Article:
I’ve heard war stories from other web professionals, where certain spots on the site have places for short form content, and long form content. What they sometimes receive is a novel where only a sentence is required, and a paragraph is supplied where there needs to be long-form writing.

Then very awkward conversations take place, when both sides have to discuss content again.

Our aim should be to plan ahead, so these awkward conversations never need to happen.

Design Amplifies Your Message

I believe that content precedes design.

Design should be more than an attractive container that we drop content into at the last second. It should be the vehicle that drives your messages and intentions.

Good design gives people a sense of what your organization is about. Great design compels people to take action after hearing your messages.

The smoothest running and most successful projects I’ve ever worked on had a great deal of content ready to go before the visual design or web development ever began.

This is not meant as a criticism of the web industry, it’s just an observation.

Content strategy and organization continues to be one of the biggest opportunity areas in our industry where we can help clients.


In the next two articles, I’d like to look other places web studios have opportunities to deliver better client projects.

Avatar for John Locke

John Locke is a SEO consultant from Sacramento, CA. He helps manufacturing businesses rank higher through his web agency, Lockedown Design & SEO.

3 comments on “Better Web Projects, Part 1: Gather Site Content Early

  1. Excellent article, John. Let’s walk into this argument from the other end.

    Clients come to us to craft a unique, branded UX which drives their audience to do something. How do we achieve this? Hum, we do things like ask the client what other sites they like to use the information as a starting point. Then we set out to build a solution.

    Ok, what drives the audience to a site? And what keeps them on the site? Is it our cool skins and functionality? Not for the returning visitors. It’s the content that brings people back.

    Then it makes sense that our job is to accentuate the content to maximize its intent and message, and as you noted, get people to do something. This is what should drive the unique branding and UX.

    Ok, let’s go one step further. The content-first approach then drives what we do for the client. Our success at delivering a complete solution that achieves the objectives is predicated on having the content.

    So yes, our first steps then should be to work with the client to get the content upfront and then set about our job.

    I agree with you. Thought provoking and insightful. Good job.

  2. Hi Tonya:

    Thanks so much for reading and adding your thoughts to the discussion. I know you and Jackie D’Elia have been having this discussion as well.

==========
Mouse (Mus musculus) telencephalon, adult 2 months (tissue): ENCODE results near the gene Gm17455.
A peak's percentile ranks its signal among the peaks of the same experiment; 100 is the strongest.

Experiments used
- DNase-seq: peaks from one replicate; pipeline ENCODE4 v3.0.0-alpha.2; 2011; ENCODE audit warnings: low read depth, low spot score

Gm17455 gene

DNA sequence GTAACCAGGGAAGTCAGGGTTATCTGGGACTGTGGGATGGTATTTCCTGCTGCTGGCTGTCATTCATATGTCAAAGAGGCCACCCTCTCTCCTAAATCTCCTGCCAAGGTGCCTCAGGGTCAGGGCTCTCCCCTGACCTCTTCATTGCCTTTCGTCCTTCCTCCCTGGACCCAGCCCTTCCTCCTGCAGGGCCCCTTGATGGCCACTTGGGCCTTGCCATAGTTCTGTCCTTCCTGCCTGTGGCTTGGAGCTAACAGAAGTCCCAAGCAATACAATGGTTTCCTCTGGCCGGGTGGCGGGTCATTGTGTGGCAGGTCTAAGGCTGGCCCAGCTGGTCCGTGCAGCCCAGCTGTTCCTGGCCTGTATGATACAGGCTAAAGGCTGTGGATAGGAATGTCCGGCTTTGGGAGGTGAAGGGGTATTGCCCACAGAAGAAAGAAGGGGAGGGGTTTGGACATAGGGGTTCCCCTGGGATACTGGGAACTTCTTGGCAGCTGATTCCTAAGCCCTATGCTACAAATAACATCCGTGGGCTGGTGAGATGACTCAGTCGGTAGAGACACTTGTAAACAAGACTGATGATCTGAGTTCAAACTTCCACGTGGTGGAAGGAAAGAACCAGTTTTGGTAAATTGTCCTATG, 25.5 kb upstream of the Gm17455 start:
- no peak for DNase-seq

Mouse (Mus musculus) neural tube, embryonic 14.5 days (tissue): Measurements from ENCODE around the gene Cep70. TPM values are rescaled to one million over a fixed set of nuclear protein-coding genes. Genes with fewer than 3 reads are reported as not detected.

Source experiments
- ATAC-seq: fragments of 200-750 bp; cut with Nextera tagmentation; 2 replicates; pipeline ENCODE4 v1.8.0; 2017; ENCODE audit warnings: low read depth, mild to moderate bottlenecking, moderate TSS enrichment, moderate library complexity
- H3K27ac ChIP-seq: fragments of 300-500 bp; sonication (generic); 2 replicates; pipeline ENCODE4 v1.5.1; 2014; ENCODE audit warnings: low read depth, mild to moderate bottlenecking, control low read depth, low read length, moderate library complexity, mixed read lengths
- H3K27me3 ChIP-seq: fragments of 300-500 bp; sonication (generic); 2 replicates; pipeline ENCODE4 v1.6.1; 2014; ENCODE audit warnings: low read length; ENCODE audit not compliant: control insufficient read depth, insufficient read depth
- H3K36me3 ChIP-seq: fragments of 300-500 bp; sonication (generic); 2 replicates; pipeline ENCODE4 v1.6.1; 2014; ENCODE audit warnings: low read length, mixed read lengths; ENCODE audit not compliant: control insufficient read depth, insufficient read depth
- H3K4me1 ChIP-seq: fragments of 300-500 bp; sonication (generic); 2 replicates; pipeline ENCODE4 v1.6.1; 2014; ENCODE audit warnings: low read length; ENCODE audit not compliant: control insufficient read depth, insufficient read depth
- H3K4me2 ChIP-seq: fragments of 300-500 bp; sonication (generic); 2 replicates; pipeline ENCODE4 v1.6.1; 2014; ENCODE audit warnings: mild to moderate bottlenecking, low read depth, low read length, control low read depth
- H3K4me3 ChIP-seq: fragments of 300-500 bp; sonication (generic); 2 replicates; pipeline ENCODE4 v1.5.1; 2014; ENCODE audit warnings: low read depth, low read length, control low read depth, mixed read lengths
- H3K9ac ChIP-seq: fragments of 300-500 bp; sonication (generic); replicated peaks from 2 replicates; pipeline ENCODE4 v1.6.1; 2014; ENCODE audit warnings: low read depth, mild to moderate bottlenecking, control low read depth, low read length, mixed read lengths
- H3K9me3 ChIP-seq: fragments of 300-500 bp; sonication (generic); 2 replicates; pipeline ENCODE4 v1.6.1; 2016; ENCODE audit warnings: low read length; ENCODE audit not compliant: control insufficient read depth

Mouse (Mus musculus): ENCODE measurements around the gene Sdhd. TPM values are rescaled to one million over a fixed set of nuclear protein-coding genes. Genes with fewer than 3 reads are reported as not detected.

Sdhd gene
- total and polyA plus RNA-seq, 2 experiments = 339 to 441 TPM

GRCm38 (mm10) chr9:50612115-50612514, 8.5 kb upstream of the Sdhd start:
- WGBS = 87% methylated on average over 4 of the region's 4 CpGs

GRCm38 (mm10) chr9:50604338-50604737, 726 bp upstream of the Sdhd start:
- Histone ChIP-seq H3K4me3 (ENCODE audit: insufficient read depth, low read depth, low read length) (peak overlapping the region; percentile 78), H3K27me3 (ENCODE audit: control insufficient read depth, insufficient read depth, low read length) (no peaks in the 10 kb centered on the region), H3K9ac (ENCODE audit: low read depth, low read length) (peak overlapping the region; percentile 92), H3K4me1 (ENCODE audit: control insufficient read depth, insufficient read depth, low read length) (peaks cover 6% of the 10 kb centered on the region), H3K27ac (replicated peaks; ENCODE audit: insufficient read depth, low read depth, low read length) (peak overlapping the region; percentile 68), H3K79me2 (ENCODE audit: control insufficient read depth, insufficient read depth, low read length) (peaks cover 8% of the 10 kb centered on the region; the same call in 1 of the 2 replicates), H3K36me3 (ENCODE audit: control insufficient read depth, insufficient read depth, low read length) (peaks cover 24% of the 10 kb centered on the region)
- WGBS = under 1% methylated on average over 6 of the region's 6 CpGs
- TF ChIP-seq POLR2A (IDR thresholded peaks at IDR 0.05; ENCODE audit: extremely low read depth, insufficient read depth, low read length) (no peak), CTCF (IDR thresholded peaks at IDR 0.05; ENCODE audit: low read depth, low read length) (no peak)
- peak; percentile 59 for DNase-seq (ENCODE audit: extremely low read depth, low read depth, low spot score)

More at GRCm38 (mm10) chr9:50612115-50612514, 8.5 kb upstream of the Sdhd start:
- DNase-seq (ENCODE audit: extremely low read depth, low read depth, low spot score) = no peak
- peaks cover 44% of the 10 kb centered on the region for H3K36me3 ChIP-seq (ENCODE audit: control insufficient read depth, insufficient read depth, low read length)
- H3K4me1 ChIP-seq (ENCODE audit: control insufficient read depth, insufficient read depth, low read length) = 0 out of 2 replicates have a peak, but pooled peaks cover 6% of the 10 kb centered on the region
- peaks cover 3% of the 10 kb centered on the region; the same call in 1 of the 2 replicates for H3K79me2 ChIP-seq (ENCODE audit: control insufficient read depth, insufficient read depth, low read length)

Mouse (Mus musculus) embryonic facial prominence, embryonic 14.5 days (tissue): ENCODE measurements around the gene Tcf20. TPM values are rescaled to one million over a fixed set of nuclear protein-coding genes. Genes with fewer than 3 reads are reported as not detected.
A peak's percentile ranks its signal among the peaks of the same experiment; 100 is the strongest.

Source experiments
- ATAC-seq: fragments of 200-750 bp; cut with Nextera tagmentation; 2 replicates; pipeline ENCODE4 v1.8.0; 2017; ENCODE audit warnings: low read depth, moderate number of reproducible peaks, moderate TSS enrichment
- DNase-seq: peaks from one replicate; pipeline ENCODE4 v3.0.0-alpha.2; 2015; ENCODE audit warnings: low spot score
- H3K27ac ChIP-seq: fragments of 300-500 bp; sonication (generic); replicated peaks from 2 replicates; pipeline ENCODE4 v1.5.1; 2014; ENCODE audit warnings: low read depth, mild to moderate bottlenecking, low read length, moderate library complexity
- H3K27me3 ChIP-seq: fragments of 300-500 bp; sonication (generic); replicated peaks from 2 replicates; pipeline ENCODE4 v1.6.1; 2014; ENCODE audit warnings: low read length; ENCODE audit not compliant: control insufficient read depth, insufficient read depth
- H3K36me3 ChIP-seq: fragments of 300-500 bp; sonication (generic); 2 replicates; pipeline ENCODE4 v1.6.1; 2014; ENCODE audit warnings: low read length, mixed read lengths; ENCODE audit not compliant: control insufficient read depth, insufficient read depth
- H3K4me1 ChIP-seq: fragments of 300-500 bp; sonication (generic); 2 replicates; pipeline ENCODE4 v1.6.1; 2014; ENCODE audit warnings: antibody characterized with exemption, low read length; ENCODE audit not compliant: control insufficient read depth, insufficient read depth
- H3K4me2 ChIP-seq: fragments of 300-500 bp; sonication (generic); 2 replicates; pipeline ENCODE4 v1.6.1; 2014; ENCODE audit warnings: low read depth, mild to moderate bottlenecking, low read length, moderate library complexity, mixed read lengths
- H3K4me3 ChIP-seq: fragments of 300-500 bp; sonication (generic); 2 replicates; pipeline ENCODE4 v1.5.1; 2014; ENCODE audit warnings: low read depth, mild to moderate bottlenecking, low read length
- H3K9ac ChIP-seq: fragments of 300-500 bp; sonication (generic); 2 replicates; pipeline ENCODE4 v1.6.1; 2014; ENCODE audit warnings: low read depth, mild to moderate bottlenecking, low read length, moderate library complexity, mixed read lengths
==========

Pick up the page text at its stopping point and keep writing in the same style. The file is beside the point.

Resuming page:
You’re right in the fact that the most beautiful design and most delightful user experience is all for naught if the message inside the site doesn’t resonate with customers and move them to action. The wrapping is part of the overall experience, but is not greater than the package inside.

    People don’t make decisions based on looks alone. Appearances help back up the credibility of our message, but they can’t replace the absence of a message.

    Projects are often held up for months because no one involved (agencies or clients) have put forth thought into what the message of the site will be. Content, without a doubt, is the most difficult part of the project to create. So why do so many of us leave it for last?

    I believe content creation is something many agencies are uncomfortable with, as many rely on the client to come up with site content. And clients are twice as uncomfortable as we are. It’s better to collaborate on creating the site content together. Start with end goals and work backwards from there.

    The content of the site informs all the other design decisions — from site architecture to the actual design of the site. I hate the idea that everything is an interchangeable empty bucket to dump stuff into the day before a scheduled launch.

    If we are meticulous about “pixel perfect” design and efficient code, is there any compelling reason for us to treat the site content like the red-headed stepchild of a web project? Content (words, images, video, audio) is one leg of the tripod. Design and development are the other two. But without focused content, the other aspects of the site cannot do their job effectively.

    Can’t wait to hear more of your thoughts on Jackie’s podcast.

  3. Ah see forward thinking about a complete site solutions folks could be doing, such as content identification and even creation. Here is where collaborating with a strong content-centric business or person can propel your business past the competition. Even if your client is content savvy, having a voice and strategist on the team ensures the final product exceeds the client’s needs and expectations.